The Ecumenical Center hosted the Nashoba Valley Chamber Ensemble for the first midday performance of the 2018 spring semester on Monday.
The Ensemble performed “L’Histoire du Soldat,” by
The Nashoba Valley Chamber Ensemble performed a piece by Igor Stravinsky.
, a hundred-year-old work for clarinet, violin, double-bass bassoon, trombone, cornet and percussion.
The piece tells the tale of a Russian soldier named Joseph who trades his fiddle to the devil in exchange for riches only to later discover that the bargain was not as favorable as it originally seemed.
“L’Histoire du Soldat” is a theatrical work conceived by Stravinsky and Swiss writer C. F. Ramuz in 1918 and is based on a Russian folktale called “The Runaway Soldier and the Devil” by Alexander Afanasyev. The tale is a narrative and is meant to be performed in conjunction with a dance routine that could not be replicated in the limited space of the Ecumenical Center.
The tale is meant to be read aloud as well, and each piece of it was interspersed with the ensemble’s own narration of Joseph’s journey.
“The Soldier’s March” begins with Joseph’s return home, pack in tow. He rests by a stream and rummages through his pack for his fiddle, which he begins to play in “Airs by a Stream.” The devil hears Joseph playing and disguises himself in order to approach the soldier and bargain for his fiddle.
Joseph ends up trading the fiddle for a book the devil says will amass him great wealth. The devil promises to teach him how to use the book over the course of three days, but afterwards, Joseph realizes much more time has passed and his old life is gone, his friends and family having given him up for dead.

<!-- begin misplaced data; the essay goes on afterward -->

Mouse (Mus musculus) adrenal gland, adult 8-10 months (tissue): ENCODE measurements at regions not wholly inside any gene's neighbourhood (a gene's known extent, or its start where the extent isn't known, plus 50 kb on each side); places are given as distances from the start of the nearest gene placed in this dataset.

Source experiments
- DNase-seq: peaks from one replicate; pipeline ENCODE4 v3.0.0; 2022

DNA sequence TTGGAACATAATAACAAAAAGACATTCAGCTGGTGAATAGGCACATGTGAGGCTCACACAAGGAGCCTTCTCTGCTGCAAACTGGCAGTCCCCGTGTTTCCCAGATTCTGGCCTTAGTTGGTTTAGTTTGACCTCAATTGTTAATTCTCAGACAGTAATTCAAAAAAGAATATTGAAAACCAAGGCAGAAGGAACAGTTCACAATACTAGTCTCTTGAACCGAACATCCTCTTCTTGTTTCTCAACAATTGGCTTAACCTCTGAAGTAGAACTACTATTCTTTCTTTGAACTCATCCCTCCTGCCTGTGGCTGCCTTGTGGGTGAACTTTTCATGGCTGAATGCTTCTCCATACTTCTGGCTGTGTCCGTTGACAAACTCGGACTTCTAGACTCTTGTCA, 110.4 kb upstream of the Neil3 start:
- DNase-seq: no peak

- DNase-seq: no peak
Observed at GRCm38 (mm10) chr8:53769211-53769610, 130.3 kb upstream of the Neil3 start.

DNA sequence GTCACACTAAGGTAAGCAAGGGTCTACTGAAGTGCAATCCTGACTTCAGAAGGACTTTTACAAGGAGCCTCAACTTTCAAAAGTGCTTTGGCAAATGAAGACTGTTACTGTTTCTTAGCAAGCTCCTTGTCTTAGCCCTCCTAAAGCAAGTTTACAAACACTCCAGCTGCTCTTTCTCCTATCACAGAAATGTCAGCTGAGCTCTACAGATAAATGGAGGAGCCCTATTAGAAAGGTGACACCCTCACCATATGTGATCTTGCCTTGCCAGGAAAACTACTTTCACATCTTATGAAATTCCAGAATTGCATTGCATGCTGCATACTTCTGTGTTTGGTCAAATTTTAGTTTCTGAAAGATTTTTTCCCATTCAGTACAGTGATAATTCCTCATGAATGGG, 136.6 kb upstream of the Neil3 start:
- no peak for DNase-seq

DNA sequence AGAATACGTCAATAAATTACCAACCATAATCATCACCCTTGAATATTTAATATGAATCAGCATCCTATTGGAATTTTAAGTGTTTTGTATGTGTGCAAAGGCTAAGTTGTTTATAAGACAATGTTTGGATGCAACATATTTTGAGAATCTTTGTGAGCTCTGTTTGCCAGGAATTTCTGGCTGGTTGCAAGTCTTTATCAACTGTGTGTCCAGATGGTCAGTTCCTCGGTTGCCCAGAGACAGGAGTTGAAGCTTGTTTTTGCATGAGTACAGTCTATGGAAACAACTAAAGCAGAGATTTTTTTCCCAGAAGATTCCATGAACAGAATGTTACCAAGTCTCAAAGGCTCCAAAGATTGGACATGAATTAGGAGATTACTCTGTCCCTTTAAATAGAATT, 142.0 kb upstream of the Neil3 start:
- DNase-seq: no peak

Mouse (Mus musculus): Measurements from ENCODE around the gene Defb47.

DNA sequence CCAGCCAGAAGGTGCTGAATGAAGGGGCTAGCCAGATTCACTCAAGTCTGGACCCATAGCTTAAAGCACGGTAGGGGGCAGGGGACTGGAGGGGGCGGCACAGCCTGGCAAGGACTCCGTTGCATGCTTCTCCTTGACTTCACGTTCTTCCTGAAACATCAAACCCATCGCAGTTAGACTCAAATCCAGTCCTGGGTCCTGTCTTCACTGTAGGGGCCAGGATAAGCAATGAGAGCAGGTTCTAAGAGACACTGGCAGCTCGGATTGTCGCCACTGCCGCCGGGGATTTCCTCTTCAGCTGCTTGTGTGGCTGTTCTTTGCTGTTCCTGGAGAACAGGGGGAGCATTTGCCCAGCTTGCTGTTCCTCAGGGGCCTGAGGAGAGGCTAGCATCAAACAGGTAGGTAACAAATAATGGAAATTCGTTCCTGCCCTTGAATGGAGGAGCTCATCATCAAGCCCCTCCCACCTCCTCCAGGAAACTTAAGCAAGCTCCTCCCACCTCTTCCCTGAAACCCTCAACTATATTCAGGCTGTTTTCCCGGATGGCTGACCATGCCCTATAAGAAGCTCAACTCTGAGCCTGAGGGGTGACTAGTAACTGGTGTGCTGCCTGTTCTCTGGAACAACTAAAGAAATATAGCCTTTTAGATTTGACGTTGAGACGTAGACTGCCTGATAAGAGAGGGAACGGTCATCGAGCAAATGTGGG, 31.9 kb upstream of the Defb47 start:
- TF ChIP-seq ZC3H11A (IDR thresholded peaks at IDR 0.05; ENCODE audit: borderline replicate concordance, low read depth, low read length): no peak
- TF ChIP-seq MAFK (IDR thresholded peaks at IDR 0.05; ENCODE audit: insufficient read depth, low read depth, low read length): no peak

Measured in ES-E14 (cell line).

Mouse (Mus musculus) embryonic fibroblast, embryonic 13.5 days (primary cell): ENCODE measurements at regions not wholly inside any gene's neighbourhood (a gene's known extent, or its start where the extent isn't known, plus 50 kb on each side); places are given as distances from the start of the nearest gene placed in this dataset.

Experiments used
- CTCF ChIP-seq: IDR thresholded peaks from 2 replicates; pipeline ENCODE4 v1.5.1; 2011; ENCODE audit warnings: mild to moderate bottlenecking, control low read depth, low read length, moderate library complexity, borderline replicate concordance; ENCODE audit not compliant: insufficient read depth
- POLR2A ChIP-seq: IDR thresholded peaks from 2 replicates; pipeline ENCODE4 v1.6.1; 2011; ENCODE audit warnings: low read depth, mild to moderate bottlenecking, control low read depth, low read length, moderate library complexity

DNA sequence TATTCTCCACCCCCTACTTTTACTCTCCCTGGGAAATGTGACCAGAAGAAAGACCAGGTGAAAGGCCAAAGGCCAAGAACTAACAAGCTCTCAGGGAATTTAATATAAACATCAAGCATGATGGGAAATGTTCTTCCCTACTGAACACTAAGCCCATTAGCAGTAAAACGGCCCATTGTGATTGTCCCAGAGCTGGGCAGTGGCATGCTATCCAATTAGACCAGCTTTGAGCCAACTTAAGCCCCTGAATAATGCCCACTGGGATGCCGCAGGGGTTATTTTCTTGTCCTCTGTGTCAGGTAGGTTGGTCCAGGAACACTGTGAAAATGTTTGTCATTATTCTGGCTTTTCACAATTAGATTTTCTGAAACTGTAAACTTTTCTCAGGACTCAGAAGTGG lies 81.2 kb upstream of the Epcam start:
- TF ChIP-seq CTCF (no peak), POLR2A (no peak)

The violin is the driving force behind this performance. The sense of urgency created by the many layers of percussion and bass build up the violin’s carefully measured and earnest sound.
Part two of the performance tells of Joseph’s struggle to restore his old life and lift the devil’s curse by beating him in a game of cards and ultimately marrying the daughter of a king. Bitter in his defeat, the devil warns Joseph that if he leaves his new castle home, he will be waiting to take control of him again in “The Devil’s Song.”
The performance ends with “The Triumphal March of the Devil.” Years later, Joseph chooses to leave his new home to return to visit his mother, but true to his threat, the devil is waiting for him and once again takes control.
The moral of “L’Histoire du Soldat” is clearly laid out in the closing lines of the “Grand Choral.” The narrator cautions the audience, “No one can have it all, it is forbidden. / You must learn to choose between. / One happy thing is every happy thing: / Two, is as if they had never been.”
The tale of the solder Joseph in “L’Histoire du Soldat” is rather morose but the Nashoba Valley Chamber Ensemble performed it with the diligence and vigor that makes this century-old performance feel like the energetic series of the dance numbers it truly is.